Arts and entertainment, although readily available today at every turn from TV to the internet, are not all created equal—one must look deeper for a more profound experience.
“Contemporary art offers real substance—it’s better than reality television. While people are infatuated with watching other people, contemporary art asks for more effort out of the audience than any other media and imparts a better pay off,” says Robert Storr, dean of the Yale School of Art and consulting curator of Modern and Contemporary Art at the Philadelphia Museum of Art.
His talk, titled “Multifariousness: Louise Bourgeois” on Thursday, November 4, 2010, at 6:00 p.m. in the Katzen Arts Center’s Abramson Family Recital Hall, includes a discussion of the French-American artist and sculptor Louise Bourgeois, who passed away in May 2010, as well as the works by German painter Gerhard Richter and American mixed-media artist Bruce Nauman.
“These are three out the 10 most famous artists in the world right now and Gerhardt’s paintings are some of the most expensive at the moment,” he says. “All are influential to younger artists and have changed the way we think about art in general.” Louise Bourgeois, for example, had “more influence on the world of art at [age] 90 than some artists ever see in their lifetime.”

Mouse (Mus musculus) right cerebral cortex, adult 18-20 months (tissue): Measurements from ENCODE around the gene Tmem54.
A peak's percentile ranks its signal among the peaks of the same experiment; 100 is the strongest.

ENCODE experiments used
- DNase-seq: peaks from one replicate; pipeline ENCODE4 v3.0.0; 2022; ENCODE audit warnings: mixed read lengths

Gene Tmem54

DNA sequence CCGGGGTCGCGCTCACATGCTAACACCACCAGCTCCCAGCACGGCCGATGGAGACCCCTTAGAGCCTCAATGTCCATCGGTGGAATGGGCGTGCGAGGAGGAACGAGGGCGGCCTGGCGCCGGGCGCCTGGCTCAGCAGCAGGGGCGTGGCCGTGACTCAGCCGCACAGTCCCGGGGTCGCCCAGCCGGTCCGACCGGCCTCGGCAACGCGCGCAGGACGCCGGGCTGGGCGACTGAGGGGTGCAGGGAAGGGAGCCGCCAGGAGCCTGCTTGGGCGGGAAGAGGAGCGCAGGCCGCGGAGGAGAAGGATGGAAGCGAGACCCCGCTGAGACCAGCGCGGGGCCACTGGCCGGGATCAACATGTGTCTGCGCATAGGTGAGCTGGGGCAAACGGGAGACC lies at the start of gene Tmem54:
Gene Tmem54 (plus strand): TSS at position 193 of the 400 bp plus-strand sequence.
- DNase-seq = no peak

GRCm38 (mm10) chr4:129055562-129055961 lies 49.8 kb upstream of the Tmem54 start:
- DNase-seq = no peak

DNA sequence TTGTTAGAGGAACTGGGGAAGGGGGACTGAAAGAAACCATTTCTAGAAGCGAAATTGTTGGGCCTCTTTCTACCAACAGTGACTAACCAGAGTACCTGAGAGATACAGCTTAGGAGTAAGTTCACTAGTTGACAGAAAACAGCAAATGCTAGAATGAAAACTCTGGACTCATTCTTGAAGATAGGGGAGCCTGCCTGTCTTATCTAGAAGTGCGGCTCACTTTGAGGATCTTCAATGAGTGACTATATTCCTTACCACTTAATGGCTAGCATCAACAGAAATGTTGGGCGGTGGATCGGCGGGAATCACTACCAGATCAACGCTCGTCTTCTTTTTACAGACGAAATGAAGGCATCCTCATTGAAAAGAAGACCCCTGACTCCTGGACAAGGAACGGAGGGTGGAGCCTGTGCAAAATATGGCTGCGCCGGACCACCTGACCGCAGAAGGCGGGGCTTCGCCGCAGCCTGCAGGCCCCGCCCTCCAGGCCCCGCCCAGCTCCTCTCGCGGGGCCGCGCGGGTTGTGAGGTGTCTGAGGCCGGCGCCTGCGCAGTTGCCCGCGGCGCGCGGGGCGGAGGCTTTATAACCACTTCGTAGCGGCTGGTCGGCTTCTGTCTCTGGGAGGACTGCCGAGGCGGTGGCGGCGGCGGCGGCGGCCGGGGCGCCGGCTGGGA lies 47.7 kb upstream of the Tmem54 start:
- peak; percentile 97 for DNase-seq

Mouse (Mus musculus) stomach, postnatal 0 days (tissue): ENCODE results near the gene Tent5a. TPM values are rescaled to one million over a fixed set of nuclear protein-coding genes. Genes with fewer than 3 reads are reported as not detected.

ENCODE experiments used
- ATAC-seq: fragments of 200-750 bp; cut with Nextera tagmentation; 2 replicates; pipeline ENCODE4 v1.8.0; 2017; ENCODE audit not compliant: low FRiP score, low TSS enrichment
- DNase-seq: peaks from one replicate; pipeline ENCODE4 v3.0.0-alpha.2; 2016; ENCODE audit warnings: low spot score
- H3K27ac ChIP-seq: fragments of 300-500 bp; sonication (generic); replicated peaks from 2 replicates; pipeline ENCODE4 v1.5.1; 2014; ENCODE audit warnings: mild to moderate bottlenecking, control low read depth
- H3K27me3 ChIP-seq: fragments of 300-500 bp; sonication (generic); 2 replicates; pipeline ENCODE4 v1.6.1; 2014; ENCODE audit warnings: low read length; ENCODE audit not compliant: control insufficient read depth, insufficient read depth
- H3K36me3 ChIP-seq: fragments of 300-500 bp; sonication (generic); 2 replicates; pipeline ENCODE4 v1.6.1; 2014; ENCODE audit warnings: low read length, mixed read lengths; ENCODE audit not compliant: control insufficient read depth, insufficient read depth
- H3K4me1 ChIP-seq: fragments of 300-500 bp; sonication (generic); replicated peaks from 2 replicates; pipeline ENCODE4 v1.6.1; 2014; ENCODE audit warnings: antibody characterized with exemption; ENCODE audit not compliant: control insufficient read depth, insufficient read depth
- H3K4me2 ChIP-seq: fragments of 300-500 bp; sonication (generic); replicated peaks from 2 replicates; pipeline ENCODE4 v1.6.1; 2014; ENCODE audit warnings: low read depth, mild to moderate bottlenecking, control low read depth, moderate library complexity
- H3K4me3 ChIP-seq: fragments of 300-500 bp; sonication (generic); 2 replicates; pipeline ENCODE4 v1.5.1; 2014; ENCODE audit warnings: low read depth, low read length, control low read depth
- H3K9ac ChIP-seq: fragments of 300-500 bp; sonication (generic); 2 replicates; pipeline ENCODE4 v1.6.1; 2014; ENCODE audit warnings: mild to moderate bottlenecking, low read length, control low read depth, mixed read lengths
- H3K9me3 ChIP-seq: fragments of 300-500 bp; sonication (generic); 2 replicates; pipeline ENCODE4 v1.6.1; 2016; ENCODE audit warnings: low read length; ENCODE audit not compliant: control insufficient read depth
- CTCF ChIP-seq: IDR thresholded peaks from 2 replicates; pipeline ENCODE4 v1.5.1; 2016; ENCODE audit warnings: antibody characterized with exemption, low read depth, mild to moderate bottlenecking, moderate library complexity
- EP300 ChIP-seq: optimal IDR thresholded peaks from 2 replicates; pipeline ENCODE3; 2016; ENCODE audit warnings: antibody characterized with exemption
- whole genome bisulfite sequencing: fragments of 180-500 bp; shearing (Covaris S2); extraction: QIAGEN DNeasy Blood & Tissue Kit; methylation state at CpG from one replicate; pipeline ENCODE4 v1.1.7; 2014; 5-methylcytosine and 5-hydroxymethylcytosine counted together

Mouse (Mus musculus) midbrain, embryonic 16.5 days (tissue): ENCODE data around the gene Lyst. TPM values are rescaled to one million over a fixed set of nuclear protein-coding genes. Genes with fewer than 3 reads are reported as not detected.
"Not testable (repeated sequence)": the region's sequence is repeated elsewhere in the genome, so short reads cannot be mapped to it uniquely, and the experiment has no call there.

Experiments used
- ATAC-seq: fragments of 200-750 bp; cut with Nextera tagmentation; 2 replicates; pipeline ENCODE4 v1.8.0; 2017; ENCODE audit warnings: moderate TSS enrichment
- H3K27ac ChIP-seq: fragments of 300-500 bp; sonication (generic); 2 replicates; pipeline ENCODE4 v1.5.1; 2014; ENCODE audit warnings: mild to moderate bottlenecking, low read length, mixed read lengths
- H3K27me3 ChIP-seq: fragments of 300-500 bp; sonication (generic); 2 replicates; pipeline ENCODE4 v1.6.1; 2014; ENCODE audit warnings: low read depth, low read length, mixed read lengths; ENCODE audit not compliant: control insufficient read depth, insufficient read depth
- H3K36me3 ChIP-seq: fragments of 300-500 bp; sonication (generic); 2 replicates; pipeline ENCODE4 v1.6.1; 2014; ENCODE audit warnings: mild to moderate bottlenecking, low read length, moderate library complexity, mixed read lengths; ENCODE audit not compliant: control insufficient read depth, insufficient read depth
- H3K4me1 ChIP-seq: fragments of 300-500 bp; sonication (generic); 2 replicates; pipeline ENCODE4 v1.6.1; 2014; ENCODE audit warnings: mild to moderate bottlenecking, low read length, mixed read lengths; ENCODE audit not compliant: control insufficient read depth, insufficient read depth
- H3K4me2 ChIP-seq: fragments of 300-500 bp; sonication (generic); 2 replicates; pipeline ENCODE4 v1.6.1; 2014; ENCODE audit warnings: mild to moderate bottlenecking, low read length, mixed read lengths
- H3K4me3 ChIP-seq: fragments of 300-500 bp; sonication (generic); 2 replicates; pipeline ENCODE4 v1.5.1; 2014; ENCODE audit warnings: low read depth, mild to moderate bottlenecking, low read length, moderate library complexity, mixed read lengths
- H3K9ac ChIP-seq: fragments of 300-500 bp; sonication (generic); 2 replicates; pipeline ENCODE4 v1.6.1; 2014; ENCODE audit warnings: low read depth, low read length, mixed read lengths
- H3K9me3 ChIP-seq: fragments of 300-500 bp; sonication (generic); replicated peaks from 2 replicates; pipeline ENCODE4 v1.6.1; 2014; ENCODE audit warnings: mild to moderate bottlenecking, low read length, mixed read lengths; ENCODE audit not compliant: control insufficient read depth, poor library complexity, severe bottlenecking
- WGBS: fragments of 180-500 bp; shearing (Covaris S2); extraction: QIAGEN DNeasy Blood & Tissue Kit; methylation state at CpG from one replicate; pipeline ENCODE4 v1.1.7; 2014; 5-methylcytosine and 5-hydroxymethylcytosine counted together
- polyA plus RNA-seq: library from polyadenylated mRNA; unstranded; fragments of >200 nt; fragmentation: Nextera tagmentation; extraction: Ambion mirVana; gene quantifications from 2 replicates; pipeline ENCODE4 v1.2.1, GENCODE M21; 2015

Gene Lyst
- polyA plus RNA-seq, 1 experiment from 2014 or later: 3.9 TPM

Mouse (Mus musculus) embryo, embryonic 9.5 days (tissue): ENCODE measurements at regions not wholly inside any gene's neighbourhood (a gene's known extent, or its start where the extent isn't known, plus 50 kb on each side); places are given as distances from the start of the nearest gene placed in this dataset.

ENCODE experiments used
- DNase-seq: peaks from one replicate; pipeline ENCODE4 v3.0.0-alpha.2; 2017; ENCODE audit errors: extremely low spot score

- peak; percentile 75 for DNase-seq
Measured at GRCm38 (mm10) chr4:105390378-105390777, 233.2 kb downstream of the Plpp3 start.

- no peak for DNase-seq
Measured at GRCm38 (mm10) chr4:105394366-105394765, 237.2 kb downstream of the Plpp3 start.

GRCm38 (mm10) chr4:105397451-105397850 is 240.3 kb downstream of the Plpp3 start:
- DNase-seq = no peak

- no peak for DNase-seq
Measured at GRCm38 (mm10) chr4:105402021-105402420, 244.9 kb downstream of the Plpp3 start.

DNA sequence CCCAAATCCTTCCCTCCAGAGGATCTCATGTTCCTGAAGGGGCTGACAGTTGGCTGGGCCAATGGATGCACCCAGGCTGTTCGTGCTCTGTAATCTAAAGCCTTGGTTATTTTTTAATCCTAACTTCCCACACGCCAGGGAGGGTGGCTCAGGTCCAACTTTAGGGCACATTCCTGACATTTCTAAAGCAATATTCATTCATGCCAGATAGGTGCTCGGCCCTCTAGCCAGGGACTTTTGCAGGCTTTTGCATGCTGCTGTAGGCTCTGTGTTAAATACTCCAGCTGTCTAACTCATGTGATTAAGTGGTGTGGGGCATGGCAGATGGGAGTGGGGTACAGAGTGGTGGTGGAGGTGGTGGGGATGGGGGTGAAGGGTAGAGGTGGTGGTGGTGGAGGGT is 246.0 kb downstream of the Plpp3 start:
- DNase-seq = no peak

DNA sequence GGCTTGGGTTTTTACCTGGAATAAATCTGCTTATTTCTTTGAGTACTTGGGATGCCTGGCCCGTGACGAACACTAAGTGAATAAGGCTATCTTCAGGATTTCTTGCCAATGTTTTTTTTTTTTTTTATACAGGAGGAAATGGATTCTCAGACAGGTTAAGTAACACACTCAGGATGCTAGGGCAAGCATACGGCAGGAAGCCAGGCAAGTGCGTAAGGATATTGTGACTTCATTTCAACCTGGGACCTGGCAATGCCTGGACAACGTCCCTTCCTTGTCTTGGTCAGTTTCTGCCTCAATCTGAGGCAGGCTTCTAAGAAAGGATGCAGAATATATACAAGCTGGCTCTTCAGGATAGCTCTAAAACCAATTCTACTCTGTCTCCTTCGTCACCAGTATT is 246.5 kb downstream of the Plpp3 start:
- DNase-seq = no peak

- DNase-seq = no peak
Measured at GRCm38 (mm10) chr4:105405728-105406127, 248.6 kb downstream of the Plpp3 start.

- Bourgeois, full of meaning and symbolism, and influenced by European Surrealism, composes sculpture from wood, rubber, bronze, or stone, and references dominant themes of her childhood, relationships, and past.
- Richter, credited with invigorating painting as a medium during a period when many artists chose performance or ready-made media, creates blurred paintings of photographs that are both close to reality and far from reality.
- Nauman, recognized as one of the most inventive and provocative of America’s contemporary artists, works in the diverse mediums of sculpture, video, film, printmaking, performance, and installation.
Storr, described as “a vital link between the museum world and academia” and named “one of the most influential people in art” in 2006 by New York magazine, hints that art suggests a more significant and honest reflection on our everyday lives than any other vehicle in which we engage.
Storr also implies that one should expect a revelation and be open to it. “It is still possible to surprise people,” he says, with a promise to “introduce [the audience] to artists that may astonish—a really good artist wants to connect with their audience.”
All of these artists wish to communicate “something powerful,” he says. “People will find that contemporary art is for them after all.”
This lecture is part of RECALL: Looking Back Looking Forward, the Department of Art fall colloquia series. For information about the series, visit the colloquia webpage.